That bull in the China shop, Jesse Ventura, was a real problem for the editorial writers. A Star Tribune editorial right before he was elected Governor was headlined: “It’s been fun, but the election’s near.” While it might be a lark to tell people you’re voting for this outlandish candidate, the editorial opined, it’s harder to come up with a rational explanation of why Ventura would make a good governor. “Many will conclude that with all due respect to Ventura ... the time has come to elect a governor who has shown he can do the job.” Hillary Clinton, in town the same weekend, called Ventura a “sideshow”, suggesting that people get serious about picking a Governor.

After Ventura’s surprising victory (which might reflect the fact that people don’t like to be told how to vote), a politically soul-searching editorial in the Star Tribune was headlined “This Odd Election - What will it mean for Minnesota?” It was fun to watch the editorial writers and news reporters deal with the fact that Jesse Ventura would be our Governor for the next four years and try to find the right tone of respect for his office while maintaining the proper values.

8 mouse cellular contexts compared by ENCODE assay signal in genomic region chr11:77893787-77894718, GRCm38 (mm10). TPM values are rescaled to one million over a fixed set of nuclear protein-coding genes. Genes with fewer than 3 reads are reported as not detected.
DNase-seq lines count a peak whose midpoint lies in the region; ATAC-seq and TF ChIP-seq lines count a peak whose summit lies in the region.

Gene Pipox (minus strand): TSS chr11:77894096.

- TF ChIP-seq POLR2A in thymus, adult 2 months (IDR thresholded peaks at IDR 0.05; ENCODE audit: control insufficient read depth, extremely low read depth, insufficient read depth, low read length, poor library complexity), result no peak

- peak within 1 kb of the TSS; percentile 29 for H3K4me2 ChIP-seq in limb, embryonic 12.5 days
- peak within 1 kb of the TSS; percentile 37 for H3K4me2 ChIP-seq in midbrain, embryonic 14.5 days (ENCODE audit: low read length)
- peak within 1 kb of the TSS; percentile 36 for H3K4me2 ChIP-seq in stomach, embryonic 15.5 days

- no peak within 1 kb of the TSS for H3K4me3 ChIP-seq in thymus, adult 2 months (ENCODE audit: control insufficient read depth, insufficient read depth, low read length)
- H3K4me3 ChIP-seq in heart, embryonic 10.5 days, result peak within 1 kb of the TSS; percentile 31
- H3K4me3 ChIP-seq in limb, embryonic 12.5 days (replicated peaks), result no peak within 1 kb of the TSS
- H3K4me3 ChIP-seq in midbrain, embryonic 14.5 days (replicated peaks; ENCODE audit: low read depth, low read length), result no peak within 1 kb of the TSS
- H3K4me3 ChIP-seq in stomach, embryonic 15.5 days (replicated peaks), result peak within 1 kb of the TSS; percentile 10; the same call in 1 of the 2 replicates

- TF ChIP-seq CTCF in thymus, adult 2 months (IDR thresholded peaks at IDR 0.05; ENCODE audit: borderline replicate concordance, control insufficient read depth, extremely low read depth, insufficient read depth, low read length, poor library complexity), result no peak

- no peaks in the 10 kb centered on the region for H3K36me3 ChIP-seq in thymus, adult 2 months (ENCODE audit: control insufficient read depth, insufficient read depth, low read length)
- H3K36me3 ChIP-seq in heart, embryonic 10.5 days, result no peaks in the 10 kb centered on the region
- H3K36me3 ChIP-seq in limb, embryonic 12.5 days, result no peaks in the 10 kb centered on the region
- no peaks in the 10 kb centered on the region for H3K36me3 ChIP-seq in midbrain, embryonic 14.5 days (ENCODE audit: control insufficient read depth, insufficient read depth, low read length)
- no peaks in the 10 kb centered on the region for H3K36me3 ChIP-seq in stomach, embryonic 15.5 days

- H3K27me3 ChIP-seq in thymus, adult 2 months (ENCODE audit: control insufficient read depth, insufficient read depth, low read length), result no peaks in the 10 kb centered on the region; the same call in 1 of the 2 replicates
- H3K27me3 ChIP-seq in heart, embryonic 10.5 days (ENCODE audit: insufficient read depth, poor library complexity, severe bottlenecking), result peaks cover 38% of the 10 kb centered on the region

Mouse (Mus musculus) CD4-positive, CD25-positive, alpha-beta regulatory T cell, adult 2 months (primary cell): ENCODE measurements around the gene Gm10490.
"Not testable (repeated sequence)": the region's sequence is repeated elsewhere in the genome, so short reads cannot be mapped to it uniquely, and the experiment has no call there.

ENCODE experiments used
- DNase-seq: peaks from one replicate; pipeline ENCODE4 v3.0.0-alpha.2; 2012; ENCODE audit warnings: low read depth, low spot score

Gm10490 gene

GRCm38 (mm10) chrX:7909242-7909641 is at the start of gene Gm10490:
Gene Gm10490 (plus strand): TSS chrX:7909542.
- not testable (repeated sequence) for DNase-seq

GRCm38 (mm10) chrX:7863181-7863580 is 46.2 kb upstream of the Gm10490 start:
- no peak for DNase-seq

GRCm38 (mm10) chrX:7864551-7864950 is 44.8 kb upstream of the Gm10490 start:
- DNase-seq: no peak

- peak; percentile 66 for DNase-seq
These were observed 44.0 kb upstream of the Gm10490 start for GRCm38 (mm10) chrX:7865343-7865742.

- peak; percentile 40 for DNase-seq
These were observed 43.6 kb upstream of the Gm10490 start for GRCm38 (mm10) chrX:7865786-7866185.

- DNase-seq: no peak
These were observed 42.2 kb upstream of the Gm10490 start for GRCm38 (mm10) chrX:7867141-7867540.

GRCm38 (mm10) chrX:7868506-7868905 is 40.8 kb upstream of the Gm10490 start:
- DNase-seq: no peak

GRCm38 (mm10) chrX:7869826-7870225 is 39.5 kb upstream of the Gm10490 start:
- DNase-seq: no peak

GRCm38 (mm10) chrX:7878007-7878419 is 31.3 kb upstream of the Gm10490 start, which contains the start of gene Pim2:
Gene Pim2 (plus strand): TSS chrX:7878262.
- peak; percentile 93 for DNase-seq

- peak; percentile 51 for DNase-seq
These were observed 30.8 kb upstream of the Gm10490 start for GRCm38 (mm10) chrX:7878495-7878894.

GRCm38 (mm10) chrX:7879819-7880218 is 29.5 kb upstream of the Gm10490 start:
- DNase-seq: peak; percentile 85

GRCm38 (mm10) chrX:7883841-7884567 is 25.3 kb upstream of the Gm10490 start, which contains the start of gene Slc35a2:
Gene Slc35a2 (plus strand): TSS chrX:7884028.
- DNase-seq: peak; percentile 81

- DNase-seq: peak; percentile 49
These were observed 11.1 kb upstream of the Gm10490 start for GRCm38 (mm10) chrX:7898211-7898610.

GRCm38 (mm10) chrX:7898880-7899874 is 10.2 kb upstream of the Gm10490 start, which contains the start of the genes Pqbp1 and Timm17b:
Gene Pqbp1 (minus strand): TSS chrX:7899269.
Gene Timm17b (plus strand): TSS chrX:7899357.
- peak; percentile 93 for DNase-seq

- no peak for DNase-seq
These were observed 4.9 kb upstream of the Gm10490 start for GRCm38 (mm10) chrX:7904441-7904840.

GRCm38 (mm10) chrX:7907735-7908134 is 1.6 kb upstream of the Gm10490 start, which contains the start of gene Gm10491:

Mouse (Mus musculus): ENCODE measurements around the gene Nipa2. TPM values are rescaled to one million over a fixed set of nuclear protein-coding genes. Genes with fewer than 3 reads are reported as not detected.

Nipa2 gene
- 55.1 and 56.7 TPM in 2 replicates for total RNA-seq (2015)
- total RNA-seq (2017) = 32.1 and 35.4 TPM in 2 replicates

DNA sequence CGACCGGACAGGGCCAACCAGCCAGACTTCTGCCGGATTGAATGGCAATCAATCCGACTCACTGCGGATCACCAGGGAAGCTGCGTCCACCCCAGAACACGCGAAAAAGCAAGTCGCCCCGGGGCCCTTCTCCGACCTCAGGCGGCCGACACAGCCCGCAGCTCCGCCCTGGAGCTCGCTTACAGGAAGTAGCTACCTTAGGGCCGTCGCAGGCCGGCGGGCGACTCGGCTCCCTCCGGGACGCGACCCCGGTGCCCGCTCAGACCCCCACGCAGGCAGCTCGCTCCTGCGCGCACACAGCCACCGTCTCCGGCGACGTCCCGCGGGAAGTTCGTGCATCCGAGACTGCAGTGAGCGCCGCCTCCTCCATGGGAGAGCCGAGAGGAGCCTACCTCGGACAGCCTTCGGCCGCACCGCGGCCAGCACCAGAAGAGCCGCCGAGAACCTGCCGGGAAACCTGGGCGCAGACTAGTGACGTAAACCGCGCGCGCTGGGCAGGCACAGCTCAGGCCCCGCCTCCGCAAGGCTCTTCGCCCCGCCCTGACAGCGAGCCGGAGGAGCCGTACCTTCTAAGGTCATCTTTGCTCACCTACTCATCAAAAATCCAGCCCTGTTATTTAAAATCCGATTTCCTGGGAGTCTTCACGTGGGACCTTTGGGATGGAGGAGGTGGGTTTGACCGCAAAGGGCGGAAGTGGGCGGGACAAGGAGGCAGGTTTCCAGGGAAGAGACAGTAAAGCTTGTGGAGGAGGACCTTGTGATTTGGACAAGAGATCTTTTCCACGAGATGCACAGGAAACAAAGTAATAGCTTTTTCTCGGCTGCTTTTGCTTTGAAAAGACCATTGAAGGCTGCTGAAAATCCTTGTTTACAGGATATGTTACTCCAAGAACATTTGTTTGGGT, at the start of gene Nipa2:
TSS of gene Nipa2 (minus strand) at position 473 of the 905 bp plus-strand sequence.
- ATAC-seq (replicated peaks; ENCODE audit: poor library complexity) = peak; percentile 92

I begin to have more serious problems with this newspaper when its moral cheerleading leads to demonization of individuals. The Star Tribune has a tendency to pick trivial events and, because they represent a negative element in its lexicon of political correctness, run a major story or perhaps a series of stories on them, replete with photographs and often on the front page. The stories about Jarod L. Sparks and Michael J. Pigg, two young men who had the misfortune to attend the Ku Klux Klan rally before getting into trouble with the law, are an example.

Even though this did not rise quite to the level of demonization, I also thought it in poor taste for the Star Tribune to run a commentary piece debunking Queen Elizabeth’s mother, the “Queen Mum”, in the week following her death. A disaffected Brit wrote how the English people “saw through” the Queen Mum’s act. In private, she had “extreme right-wing views”. She was a spendthrift with the taxpayer’s money, insisting on all her royal prerogatives. This writer even ridiculed the Queen Mum’s and her late husband’s visits to bombed-out neighborhoods during World War II “which she claimed put her on the same level as the people of East London.” In polite society, people usually cheer persons who have lived to be more than 100 years and do not criticize too harshly those having a ceremonial rather than policymaking role in public affairs. For the Star Tribune editors, the Queen Mum may have had the wrong personal stats.